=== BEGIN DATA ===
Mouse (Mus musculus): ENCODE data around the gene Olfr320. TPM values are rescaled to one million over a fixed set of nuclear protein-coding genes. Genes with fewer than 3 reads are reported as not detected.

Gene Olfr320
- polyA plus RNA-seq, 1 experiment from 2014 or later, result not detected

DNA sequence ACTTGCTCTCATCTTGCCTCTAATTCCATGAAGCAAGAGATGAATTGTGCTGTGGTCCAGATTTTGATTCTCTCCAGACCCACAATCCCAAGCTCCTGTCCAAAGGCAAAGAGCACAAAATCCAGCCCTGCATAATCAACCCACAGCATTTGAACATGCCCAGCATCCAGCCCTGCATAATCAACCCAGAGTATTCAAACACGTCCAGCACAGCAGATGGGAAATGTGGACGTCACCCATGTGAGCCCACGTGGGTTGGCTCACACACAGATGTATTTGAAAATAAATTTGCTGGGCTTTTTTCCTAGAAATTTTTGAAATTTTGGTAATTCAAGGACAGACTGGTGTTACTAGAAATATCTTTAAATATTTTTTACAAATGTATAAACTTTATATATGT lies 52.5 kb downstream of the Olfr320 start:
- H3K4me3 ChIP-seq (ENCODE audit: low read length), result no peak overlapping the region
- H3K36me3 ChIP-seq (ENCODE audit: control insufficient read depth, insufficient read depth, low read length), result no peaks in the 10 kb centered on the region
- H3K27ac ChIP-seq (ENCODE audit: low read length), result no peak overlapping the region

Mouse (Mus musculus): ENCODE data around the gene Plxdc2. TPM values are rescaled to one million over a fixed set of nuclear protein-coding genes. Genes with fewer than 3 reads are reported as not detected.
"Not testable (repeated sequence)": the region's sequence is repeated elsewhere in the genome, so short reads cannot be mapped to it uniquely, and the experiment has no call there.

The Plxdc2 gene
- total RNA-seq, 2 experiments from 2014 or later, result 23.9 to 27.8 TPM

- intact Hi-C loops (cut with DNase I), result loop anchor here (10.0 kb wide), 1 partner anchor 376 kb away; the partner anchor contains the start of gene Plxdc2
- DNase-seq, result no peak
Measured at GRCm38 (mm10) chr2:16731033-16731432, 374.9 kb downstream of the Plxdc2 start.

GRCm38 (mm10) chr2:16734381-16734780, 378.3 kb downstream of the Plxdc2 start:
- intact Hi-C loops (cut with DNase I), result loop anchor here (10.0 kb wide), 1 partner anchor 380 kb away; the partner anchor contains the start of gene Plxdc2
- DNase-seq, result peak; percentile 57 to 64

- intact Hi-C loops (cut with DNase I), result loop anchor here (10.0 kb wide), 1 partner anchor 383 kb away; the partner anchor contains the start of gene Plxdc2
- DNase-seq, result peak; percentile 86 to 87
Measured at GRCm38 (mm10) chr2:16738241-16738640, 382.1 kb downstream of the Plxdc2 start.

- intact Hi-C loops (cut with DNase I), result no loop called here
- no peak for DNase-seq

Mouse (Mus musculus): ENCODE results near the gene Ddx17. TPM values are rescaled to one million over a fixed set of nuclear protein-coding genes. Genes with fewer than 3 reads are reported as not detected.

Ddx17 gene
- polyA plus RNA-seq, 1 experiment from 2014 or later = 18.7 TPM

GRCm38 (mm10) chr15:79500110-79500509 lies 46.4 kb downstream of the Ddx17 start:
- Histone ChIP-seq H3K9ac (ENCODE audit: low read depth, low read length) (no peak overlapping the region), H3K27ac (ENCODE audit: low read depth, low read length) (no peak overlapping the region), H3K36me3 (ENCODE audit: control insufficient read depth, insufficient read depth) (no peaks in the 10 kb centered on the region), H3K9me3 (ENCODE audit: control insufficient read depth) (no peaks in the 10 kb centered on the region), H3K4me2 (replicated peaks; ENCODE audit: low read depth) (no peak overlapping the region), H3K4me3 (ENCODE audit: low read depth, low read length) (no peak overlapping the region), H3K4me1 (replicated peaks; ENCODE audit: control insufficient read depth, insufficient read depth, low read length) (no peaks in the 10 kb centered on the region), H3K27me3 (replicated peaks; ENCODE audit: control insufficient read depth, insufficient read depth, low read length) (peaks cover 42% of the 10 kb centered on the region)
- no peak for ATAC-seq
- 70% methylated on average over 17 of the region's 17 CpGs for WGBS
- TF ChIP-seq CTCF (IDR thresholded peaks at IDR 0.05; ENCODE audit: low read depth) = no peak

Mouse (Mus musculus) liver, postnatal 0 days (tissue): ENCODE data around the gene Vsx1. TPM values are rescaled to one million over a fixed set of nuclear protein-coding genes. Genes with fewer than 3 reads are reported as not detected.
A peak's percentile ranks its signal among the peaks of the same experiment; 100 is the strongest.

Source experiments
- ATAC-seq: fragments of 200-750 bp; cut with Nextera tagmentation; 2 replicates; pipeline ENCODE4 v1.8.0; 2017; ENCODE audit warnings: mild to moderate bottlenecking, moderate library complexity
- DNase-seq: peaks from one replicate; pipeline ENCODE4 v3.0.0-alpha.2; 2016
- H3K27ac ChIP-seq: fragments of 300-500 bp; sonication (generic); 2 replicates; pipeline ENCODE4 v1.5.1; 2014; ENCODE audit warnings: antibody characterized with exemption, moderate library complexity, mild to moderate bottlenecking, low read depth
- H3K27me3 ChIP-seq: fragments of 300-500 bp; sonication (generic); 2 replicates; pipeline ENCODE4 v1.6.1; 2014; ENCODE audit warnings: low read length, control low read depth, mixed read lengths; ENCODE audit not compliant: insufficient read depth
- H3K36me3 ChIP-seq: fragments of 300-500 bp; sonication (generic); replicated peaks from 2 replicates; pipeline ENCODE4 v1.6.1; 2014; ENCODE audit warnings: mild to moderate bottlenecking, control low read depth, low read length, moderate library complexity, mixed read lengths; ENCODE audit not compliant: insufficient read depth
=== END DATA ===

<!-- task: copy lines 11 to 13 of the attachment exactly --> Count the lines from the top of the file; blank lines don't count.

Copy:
- total RNA-seq, 2 experiments from 2014 or later, result 23.9 to 27.8 TPM

- intact Hi-C loops (cut with DNase I), result loop anchor here (10.0 kb wide), 1 partner anchor 376 kb away; the partner anchor contains the start of gene Plxdc2
- DNase-seq, result no peak